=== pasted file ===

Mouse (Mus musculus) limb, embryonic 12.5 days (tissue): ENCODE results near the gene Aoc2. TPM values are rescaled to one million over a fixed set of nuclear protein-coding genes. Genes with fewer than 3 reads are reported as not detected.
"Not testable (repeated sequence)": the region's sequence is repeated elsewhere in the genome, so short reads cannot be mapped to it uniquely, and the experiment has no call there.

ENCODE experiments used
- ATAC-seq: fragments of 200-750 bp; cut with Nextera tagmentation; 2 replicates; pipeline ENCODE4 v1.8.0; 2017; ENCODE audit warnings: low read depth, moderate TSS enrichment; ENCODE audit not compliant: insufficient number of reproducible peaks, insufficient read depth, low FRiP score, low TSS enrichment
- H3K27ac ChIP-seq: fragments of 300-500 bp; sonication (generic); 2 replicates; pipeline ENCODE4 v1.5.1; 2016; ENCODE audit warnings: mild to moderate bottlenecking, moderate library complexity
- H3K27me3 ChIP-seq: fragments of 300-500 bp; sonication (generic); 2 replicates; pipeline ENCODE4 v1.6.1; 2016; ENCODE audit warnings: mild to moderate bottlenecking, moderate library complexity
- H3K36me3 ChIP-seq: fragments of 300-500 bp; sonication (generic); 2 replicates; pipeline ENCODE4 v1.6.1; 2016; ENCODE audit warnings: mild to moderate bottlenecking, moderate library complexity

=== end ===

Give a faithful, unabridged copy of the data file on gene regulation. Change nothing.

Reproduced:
Mouse (Mus musculus) limb, embryonic 12.5 days (tissue): ENCODE results near the gene Aoc2. TPM values are rescaled to one million over a fixed set of nuclear protein-coding genes. Genes with fewer than 3 reads are reported as not detected.
"Not testable (repeated sequence)": the region's sequence is repeated elsewhere in the genome, so short reads cannot be mapped to it uniquely, and the experiment has no call there.

ENCODE experiments used
- ATAC-seq: fragments of 200-750 bp; cut with Nextera tagmentation; 2 replicates; pipeline ENCODE4 v1.8.0; 2017; ENCODE audit warnings: low read depth, moderate TSS enrichment; ENCODE audit not compliant: insufficient number of reproducible peaks, insufficient read depth, low FRiP score, low TSS enrichment
- H3K27ac ChIP-seq: fragments of 300-500 bp; sonication (generic); 2 replicates; pipeline ENCODE4 v1.5.1; 2016; ENCODE audit warnings: mild to moderate bottlenecking, moderate library complexity
- H3K27me3 ChIP-seq: fragments of 300-500 bp; sonication (generic); 2 replicates; pipeline ENCODE4 v1.6.1; 2016; ENCODE audit warnings: mild to moderate bottlenecking, moderate library complexity
- H3K36me3 ChIP-seq: fragments of 300-500 bp; sonication (generic); 2 replicates; pipeline ENCODE4 v1.6.1; 2016; ENCODE audit warnings: mild to moderate bottlenecking, moderate library complexity